By AVERY BRAXTON (@Ave_Braxton)
Photo credit goes to obsev.com.
After hitting the game-winning 3-pointer over Stephen Curry to propel the Cleveland Cavaliers over the Golden State Warriors, guard Kyrie Irving decided to celebrate with what Twitter is calling a “Milk Yacht party” off the coast of Miami, Florida.
The 24-year old guard from Australia seemed to invite only white women to the yacht party. A video from the party surfaced recently and shows Irving and friends among a plethora of white women in swimwear dancing, enjoying drinks and seemingly having an all-around good time.
It’s just a party, right? No big deal. Twitter seemed to think differently, particularly “black” twitter. Twitter users came out of the woodwork to either criticize or praise the young point guard. To get a taste of what the conversations looked like, here’s a look:
Pictures have since surfaced of black women at the party, but the damage was done. Irving heard about the controversy and fired back at haters and critics with a post on his Instagram page.
The controversy over what Irving did is not a new one. Granted, Irving has a history of dating women who aren’t black and has never bashed black women in any capacity.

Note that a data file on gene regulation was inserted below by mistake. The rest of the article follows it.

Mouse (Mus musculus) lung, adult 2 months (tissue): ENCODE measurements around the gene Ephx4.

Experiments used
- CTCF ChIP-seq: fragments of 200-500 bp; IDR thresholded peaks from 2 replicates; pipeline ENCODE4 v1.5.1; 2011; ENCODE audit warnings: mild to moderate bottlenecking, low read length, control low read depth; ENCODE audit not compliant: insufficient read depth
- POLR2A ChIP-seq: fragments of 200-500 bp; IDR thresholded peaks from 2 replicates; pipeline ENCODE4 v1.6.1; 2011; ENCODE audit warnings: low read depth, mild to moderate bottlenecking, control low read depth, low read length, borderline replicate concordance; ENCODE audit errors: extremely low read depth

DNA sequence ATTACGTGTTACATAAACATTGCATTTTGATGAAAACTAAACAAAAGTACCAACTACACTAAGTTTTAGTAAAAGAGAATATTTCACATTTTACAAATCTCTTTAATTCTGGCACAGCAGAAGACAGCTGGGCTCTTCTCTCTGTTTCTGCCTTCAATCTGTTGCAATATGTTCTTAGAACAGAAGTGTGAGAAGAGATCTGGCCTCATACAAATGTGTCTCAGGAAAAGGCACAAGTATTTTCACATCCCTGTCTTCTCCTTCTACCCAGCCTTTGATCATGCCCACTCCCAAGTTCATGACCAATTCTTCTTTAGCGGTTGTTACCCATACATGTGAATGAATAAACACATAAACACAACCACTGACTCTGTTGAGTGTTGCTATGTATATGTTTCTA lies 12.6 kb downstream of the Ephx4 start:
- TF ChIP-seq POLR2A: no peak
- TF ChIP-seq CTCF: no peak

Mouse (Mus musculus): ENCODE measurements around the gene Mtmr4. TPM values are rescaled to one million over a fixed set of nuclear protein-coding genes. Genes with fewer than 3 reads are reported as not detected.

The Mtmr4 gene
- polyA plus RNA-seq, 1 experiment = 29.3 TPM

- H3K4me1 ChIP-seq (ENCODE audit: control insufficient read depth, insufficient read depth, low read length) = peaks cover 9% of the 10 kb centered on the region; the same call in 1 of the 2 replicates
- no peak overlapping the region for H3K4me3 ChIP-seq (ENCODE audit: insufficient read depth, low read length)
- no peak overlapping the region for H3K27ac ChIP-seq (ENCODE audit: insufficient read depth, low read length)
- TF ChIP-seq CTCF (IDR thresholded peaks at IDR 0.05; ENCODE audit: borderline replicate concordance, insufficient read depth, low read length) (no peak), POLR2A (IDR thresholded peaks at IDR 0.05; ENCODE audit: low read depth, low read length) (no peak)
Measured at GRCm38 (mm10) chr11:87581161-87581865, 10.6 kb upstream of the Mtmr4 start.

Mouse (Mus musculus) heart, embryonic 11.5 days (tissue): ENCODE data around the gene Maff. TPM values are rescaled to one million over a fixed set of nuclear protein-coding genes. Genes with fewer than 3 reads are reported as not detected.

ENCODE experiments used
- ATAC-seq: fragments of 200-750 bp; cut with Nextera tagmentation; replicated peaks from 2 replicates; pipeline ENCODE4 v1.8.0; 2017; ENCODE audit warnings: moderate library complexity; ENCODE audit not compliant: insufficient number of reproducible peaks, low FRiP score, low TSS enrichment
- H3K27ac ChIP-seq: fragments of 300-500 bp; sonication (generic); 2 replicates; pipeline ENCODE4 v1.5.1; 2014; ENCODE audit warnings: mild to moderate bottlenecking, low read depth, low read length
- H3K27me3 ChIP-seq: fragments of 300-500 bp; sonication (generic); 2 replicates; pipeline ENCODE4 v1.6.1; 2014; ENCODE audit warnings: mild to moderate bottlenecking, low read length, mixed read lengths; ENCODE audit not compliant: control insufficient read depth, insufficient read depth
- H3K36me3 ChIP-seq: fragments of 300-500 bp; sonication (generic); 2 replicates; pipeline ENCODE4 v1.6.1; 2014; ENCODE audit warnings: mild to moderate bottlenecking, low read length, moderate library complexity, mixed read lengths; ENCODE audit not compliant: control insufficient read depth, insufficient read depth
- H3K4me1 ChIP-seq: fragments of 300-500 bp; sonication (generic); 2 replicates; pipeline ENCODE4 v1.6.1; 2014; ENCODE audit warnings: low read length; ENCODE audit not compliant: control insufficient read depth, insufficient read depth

The black community has always been passionate about the stance of its professional athletes, celebrities and its black men -- in general -- dating outside of race, particularly with white men and women.
Black men, in particular, have an ongoing stereotype that once they reach success and find money, they leave their black roots and find themselves a white woman. While it’s certainly not true in all cases, the reason stereotypes exist is because there is truth to them. The topic has been documented in conversations ranging from normal chatter to scholarly debates.
Pop culture, especially, can play a role in the debacle. Kanye West’s 2005 hit, “Gold Digger,” described the perceived problem perfectly: “And when he get on he leave you’re a** for a white girl.” West later put himself in the same box when he married Kim Kardashian.
Now, of course the question attached to that statement is: What’s wrong with white women? The answer, quite simply, is nothing. But if you ask many black women, the question will be, “What’s wrong with black women?”
The connotation tagged to a black man being seen with a white woman is that he is bashing his race, doesn’t appreciate black women or can’t handle a black woman. In a time where the black woman is perhaps the most celebrated while simultaneously hated on the most, seeing men of their own culture with a white woman is a slap to the face.
Alex Williams, 19, said it’s troubling to see because black men often times say they want a black woman that will stay down for them.
“It’s really frustrating because while we are young, black men love to preach that ‘ride or die’ mentality. They’ll have the girl, but when they’re reaping the benefits they drop her like a hot potato,” Williams said.
Williams added that with the way black women are treated on a daily basis, it’s hurtful to see black men not backing their own women. If they can’t reap the benefits from outside, they should at least be able to enjoy the comfort of praise from men of their own race, right?